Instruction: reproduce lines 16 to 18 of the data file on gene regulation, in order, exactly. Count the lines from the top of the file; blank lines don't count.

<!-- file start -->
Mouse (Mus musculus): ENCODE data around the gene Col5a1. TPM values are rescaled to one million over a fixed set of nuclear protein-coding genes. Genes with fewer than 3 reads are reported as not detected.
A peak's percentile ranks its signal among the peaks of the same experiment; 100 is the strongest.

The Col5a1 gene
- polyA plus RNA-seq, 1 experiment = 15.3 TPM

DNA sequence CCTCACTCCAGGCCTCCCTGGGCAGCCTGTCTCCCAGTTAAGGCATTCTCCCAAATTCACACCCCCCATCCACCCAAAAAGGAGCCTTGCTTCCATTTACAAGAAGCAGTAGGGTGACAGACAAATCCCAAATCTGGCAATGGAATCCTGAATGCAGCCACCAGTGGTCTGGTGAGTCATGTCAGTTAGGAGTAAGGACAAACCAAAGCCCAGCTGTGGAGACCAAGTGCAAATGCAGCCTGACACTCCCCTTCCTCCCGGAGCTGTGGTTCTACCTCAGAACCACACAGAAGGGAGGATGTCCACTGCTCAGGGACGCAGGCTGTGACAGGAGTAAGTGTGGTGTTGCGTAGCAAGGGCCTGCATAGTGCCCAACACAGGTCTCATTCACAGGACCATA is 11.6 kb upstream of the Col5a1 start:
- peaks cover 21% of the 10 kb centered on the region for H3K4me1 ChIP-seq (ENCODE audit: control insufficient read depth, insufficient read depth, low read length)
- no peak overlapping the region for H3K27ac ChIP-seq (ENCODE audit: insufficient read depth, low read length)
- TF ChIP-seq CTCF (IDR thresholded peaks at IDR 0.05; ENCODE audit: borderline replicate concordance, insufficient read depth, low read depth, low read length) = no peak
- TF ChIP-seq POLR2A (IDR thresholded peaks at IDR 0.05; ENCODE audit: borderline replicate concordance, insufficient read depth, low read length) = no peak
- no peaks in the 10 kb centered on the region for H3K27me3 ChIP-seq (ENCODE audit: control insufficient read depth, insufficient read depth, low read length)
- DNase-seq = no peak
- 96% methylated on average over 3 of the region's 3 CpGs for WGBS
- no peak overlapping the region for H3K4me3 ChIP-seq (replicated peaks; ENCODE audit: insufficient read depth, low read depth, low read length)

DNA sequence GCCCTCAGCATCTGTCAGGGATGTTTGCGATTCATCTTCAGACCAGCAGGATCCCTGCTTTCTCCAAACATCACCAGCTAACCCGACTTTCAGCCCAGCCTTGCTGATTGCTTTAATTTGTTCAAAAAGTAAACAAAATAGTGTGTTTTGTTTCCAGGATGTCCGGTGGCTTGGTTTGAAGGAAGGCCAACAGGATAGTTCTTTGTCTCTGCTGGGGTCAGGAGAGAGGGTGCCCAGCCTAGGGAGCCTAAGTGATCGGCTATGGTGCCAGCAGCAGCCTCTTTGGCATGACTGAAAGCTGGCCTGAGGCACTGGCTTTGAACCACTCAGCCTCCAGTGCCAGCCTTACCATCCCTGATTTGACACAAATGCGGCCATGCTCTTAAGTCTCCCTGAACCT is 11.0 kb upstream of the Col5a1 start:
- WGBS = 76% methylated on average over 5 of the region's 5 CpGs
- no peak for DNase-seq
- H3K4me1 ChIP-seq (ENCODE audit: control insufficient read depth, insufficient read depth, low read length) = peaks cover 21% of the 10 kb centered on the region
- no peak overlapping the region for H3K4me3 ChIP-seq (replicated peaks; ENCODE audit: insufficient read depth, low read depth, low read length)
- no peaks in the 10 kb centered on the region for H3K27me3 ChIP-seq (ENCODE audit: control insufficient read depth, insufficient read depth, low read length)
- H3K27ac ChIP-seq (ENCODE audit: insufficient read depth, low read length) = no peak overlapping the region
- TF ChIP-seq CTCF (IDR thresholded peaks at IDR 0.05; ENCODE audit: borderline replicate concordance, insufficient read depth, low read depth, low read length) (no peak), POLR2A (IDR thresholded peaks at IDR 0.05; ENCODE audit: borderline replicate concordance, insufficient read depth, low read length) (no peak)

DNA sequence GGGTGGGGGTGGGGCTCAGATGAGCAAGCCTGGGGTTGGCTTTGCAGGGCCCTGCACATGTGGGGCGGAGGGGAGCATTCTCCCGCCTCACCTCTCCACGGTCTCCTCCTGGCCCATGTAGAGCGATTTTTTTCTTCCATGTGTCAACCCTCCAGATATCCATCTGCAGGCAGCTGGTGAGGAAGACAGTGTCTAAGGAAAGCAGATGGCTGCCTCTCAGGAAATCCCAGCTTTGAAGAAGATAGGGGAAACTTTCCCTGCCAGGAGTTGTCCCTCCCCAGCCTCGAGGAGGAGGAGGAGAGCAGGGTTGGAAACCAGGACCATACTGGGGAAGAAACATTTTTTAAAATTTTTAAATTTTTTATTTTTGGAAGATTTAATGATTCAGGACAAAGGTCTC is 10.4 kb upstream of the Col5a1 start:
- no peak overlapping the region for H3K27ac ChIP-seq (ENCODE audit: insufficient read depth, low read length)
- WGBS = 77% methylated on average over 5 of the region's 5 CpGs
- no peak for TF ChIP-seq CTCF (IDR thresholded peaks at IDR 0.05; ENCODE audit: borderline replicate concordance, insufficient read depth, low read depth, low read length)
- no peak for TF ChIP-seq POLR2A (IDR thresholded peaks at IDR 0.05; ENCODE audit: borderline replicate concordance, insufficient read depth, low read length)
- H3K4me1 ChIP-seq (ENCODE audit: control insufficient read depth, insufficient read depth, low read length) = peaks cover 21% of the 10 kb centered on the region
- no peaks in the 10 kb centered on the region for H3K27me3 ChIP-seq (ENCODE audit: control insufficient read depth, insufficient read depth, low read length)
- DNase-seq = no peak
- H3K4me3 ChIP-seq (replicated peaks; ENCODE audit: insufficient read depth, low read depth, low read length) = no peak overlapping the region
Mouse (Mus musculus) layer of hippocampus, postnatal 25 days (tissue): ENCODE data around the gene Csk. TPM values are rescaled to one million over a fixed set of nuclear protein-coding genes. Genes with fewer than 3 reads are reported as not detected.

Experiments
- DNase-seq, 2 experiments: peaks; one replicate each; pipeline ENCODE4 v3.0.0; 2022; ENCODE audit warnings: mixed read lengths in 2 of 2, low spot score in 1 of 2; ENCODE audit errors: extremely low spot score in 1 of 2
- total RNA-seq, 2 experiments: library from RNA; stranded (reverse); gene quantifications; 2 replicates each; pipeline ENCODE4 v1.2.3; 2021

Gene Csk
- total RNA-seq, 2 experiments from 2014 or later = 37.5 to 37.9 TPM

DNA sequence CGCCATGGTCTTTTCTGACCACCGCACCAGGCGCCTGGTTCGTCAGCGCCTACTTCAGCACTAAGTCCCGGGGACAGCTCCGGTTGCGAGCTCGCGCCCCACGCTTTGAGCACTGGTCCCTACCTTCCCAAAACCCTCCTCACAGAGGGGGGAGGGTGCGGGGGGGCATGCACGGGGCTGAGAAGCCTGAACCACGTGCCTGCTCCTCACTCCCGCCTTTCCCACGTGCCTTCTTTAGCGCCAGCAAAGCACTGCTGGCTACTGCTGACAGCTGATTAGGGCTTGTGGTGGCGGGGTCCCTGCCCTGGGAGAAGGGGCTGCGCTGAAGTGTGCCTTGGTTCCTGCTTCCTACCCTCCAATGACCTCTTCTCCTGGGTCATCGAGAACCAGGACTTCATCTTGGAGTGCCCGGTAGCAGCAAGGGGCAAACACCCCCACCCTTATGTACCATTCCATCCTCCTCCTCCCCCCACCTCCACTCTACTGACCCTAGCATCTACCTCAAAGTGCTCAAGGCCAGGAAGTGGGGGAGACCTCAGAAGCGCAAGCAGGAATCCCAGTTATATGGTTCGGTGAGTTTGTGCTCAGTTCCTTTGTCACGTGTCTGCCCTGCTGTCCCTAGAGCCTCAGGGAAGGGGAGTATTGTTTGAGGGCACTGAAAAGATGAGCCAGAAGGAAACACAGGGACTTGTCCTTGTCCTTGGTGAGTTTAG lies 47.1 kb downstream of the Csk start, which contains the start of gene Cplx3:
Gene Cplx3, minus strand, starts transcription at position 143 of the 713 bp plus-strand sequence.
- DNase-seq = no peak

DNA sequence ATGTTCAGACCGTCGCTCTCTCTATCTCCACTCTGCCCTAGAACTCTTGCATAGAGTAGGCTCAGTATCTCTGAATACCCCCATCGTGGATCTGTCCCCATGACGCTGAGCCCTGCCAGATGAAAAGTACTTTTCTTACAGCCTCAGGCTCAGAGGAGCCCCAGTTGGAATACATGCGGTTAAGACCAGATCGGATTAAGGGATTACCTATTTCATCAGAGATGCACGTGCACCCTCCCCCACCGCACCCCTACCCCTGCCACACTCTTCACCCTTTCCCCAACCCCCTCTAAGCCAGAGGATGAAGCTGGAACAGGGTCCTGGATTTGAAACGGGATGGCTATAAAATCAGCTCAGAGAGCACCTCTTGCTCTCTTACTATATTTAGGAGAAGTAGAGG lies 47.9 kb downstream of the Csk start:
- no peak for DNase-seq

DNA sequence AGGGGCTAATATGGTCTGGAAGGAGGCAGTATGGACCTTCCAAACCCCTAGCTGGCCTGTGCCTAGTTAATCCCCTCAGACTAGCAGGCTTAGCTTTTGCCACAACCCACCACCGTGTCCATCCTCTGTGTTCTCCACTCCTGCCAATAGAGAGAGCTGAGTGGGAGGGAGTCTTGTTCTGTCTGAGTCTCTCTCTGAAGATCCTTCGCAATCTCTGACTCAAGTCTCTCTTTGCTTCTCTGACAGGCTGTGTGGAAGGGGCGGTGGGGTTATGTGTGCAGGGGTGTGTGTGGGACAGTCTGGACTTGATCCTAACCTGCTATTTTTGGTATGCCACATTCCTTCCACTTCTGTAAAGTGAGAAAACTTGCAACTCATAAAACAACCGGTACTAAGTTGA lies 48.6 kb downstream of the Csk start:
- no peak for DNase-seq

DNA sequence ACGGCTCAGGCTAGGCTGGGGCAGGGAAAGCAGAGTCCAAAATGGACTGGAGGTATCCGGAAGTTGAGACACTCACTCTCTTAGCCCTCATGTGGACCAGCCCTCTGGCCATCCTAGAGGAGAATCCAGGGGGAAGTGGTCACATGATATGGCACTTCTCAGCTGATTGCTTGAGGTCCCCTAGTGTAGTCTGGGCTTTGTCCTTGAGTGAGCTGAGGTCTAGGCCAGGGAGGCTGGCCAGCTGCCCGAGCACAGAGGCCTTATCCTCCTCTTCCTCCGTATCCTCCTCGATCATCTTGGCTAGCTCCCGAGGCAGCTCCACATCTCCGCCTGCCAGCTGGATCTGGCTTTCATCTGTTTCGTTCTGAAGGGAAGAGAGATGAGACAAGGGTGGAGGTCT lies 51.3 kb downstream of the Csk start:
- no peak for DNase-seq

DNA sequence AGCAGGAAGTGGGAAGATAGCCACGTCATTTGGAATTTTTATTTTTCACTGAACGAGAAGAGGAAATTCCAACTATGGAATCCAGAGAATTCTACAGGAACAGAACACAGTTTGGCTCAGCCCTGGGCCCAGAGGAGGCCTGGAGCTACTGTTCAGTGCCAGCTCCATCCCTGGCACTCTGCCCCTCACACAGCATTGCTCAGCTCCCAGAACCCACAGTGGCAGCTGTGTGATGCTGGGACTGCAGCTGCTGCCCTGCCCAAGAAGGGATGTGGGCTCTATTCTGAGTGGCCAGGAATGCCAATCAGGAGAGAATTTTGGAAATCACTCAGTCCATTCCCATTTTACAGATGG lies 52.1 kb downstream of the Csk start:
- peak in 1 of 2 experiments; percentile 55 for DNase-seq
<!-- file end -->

- no peak for DNase-seq
- H3K4me1 ChIP-seq (ENCODE audit: control insufficient read depth, insufficient read depth, low read length) = peaks cover 21% of the 10 kb centered on the region
- no peak overlapping the region for H3K4me3 ChIP-seq (replicated peaks; ENCODE audit: insufficient read depth, low read depth, low read length)